One of the strange things about classical music is that we often hear pieces played without their original context. Ballet music is often performed as simply orchestral music, and many composers have made suites out of ballet or film music in order to make this even easier. However, sometimes when we hear the piece in its original form, with its original context, things fall into place that could not have done so otherwise.

Despite being a big Prokofiev fan, I never loved the Alexander Nevsky cantata that much. It’s an exciting piece, but I never saw it as more than that. Until I heard the BBC Symphony Orchestra play it live with a screening of Eisenstein’s Alexander Nevsky, which completely changed my opinion on the piece.

Filmed in 1938, Alexander Nevsky was Sergei Eisenstein’s first sound film. Eistenstein and Prokofiev worked closely together during the creation of the film, with Prokofiev writing music specifically for scenes shot by Eistenstein, but Eistenstein also tailoring his shots to Prokofiev’s music. The result is dynamic and flows really well; there is not a scene where the music seems out of place, and the contrast with the silent or quiet scenes is always done with great effect.

Alexander Nevsky is a Russian medieval folk hero and in him Eistenstein found a perfect subject for a film. In search for both official political approval and popular success, the heroic figure of Alexander Nevsky struck a chord with all involved. In the film, he is a stately and attractive man, with not only great insight on the battlefield but a true passion for Russia. The lyrics are nationalistic and so are Alexander’s speeches, but given the situation in 1938 one can imagine how this would have been very impressive at the time. Even more so during the re-release of the film in 1941! Nevsky battles against the German Teutonic Knights and defeats them with the help not only of soldiers but also of townsfolk and peasants. The message is abundantly clear: if anyone tries to attack Russia, we will defeat them. And indeed, this is echoed in Nevsky’s speech where he says that the next time someone invades Russia they will be defeated, he will call all to arms and those who do not answer will be punished, if not by him then by his sons (this speech was followed by a creepy smile that had the concert hall in stitches).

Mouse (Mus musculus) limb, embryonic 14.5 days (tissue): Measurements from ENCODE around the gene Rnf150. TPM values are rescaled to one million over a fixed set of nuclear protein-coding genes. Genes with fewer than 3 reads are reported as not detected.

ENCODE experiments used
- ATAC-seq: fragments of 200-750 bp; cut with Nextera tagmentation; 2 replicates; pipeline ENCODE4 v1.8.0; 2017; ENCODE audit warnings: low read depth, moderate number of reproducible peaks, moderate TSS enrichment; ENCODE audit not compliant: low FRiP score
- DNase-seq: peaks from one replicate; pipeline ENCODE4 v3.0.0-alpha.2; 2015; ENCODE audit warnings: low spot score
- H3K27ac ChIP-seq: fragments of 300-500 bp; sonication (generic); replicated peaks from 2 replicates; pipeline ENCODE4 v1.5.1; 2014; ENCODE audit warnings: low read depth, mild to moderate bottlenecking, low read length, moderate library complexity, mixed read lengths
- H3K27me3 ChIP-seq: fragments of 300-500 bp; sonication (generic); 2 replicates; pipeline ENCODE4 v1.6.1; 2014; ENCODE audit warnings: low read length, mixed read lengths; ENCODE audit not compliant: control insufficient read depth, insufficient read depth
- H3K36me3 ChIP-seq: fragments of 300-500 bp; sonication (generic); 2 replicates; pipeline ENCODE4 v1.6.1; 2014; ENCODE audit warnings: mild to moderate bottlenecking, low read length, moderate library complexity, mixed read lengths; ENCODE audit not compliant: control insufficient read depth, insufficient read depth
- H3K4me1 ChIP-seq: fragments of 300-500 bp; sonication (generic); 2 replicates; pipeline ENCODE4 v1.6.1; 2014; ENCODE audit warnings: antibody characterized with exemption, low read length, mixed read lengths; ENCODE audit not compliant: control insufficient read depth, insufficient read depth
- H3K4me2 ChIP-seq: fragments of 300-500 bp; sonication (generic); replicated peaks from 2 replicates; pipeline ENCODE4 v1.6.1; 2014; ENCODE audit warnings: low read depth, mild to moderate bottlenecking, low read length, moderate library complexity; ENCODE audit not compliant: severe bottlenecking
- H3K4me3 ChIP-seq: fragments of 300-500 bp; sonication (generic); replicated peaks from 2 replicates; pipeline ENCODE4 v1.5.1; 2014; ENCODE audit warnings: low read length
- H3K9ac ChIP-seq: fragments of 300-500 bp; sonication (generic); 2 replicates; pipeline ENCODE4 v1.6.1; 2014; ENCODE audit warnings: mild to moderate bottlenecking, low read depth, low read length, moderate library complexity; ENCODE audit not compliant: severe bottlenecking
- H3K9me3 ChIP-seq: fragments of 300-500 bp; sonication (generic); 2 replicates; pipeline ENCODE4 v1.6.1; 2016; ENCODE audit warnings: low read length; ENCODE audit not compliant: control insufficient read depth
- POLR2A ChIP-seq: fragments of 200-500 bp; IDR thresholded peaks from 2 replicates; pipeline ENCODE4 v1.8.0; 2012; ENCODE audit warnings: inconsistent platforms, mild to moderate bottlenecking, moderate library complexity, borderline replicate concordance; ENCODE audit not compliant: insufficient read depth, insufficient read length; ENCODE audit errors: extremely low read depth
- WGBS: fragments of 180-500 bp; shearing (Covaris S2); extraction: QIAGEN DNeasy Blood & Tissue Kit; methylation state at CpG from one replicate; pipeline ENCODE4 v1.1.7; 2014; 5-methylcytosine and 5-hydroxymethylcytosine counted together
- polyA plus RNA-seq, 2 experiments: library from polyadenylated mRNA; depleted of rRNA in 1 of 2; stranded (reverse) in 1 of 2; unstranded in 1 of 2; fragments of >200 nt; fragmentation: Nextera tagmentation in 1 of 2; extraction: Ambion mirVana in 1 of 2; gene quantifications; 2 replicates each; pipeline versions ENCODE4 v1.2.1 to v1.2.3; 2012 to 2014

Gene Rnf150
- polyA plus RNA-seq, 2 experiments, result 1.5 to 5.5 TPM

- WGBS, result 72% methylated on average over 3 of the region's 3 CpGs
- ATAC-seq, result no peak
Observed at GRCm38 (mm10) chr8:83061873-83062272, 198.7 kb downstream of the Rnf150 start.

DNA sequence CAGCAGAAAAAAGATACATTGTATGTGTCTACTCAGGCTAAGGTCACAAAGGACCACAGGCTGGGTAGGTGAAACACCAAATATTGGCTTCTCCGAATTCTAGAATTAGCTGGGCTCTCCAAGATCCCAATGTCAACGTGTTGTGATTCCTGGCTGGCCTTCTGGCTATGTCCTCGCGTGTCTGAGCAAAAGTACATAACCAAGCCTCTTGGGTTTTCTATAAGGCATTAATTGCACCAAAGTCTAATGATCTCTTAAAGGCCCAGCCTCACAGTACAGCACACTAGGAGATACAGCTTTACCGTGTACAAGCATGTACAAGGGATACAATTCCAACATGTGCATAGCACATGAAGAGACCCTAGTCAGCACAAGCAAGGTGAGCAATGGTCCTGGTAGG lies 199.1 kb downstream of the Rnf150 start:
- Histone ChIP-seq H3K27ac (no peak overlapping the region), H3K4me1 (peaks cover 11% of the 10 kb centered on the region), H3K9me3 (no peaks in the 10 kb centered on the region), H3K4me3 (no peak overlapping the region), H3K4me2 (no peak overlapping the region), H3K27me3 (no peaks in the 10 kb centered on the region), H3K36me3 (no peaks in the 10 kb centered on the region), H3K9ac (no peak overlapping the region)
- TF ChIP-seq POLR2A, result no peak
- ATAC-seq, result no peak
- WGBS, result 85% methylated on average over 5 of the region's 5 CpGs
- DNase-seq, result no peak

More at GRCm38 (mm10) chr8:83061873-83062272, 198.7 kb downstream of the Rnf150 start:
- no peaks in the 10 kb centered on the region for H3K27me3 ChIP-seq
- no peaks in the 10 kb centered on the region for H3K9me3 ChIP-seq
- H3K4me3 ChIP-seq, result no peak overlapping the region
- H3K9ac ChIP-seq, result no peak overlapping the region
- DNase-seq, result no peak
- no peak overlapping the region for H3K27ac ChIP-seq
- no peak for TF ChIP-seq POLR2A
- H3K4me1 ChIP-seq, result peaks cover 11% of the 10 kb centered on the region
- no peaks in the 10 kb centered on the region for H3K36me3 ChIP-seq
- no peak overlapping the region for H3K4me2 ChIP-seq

Timing is absolutely essential when an orchestra performs a film score live. At the moment the actors begin to talk the orchestra has to be silent or play at a much lower volume. On top of this, as the music was written specifically for the scenes, the sounds have to exactly correspond to the images. Martyn Brabbins was precise in his timing and led the BBC Symphony Orchestra with care and enthusiasm. The percussion and brass sections played a big role in the piece, and did so skilfully.

The BBC Symphony Chorus were absolutely fantastic. Their performance of “Arise, people of Russia” was spirited and convincing, and definitely the highlight of the performance. Coupled with the visually alluring images of Eistenstein’s film, it certainly transported me into a different world. Mezzo-soprano Catherine Wyn-Rogers’ appearance in “The Field of the Dead” was a little bit less memorable, even though she was solid and technically sound. Perhaps her interpretation lacked some of the emotional depth that one would expect from a song about a girl walking around a field with the victims of a battle. It was exactly this kind of emotional depth that the chorus did often deliver, both in the more energetic numbers and the more serene. An interesting and clearly deliberate contrast in the chorus was made by the hymn the Teutonic Knights sang. It was a Latin chant (“Peregrinus expectavi, pedes meos in cymbalis”) and its delivery by the chorus was calm and assured, though lacking any emotional commitment.